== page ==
And they definitely have too many instruments to play around with. This mixed with a gazillion of tunes roaming freely in their mutual heads does not bode well for overall coherence, though. Not surprisingly, Revenge represents a fresh, free-wheeling, but somewhat confused side of the Progressive universe. But it is their very own version and for sure their own style. In a way this sounds like an early and uncut version of the newest Zierler dish of hot mutton stew ESC. And the bunch around the Zierler sphere of influence got the Prog art down pat to the latest detail.

Now I need to give Amoth that: A talented batch of musicians they are, this band. And in truth they have to be, it would not work any other way. The way they are splattering styles around their tune and somehow try to make it stick to the wall is really amazing.

But is Revenge amazing in a good way?

That is exactly the question. Methinks that less would be more in most of these tracks or in other words: Adding each and any style, just because they can, is not necessarily a good thing – unless you are really, really good. It don’t need to be a nihilistic approach to stuff neither, but – gosh – there is often too much packed into one single tune on Revenge to get really excited.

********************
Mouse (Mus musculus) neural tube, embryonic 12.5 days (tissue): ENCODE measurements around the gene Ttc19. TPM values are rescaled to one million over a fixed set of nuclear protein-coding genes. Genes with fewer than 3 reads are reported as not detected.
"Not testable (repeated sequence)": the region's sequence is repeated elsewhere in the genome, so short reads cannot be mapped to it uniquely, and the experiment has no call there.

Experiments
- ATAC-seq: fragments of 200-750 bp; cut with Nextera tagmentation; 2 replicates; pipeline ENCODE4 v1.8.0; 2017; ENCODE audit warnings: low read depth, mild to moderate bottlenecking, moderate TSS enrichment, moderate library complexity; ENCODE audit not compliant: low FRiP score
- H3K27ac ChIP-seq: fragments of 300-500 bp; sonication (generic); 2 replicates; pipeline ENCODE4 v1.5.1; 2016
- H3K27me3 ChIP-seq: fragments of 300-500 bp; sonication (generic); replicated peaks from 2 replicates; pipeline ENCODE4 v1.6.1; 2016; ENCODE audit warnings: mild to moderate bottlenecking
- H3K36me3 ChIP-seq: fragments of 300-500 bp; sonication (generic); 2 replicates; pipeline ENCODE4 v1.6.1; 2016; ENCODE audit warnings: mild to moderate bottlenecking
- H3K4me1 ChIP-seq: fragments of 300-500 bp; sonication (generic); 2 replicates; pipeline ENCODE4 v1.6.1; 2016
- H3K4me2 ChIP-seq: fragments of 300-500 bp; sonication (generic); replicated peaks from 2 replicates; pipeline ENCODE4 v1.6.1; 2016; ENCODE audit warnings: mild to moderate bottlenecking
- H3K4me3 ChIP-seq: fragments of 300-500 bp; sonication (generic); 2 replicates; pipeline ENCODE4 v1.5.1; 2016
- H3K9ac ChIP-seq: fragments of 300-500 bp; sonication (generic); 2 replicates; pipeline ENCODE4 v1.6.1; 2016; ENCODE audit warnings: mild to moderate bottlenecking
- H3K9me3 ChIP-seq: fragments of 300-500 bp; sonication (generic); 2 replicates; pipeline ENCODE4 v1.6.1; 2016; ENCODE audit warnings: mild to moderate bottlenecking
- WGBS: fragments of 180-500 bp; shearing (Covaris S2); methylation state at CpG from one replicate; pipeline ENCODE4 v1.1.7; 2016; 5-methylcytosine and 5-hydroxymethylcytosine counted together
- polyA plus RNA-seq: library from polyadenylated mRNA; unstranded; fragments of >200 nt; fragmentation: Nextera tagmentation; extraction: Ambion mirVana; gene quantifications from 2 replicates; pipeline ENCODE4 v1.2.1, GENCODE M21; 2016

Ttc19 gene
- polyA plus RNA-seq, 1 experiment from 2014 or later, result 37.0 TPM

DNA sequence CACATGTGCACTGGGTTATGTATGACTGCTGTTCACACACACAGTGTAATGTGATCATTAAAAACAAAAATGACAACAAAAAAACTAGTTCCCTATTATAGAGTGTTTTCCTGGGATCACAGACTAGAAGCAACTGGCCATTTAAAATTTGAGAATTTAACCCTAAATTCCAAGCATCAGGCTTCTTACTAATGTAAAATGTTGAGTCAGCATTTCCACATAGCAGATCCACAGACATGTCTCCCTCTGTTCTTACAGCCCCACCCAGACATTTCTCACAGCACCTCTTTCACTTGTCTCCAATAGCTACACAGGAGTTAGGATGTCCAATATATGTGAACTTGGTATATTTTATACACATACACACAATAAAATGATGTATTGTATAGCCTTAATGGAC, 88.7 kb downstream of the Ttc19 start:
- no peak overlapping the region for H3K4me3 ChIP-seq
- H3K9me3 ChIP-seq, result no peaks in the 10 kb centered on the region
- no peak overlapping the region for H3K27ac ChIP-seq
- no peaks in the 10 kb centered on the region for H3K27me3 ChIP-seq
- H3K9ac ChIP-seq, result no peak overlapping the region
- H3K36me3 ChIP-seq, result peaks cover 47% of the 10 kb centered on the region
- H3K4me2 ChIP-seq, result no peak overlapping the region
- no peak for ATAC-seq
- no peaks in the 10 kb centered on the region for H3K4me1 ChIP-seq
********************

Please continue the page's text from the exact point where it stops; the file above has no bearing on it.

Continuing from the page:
Perhaps their credo and I quote “Do what thou wilt shall be the whole of the Law” (or also called the Law of Thelema from Aleister Crowley) may very well work against them in the long run. Unless they can muster the august technical prowess of the masters of Prog and Alt like Steven Wilson. And for the moment there are some snags in their tune preventing them getting there. A little like the latest concoction that got sent over from Leprous. Same issue with these somewhat rocky transitions that make your teeth grind.

Already the first track Die Young hits you like a ton of bricks!

With a felt billion of different styles and flavors, kind of looking into every nook and cranny of the metal universe to stuff something else into an already overstuffed bag. And Amoth do this full speed as befits the album. But so much so that you can easily get lost in this Chili Con Carne of mixed spices.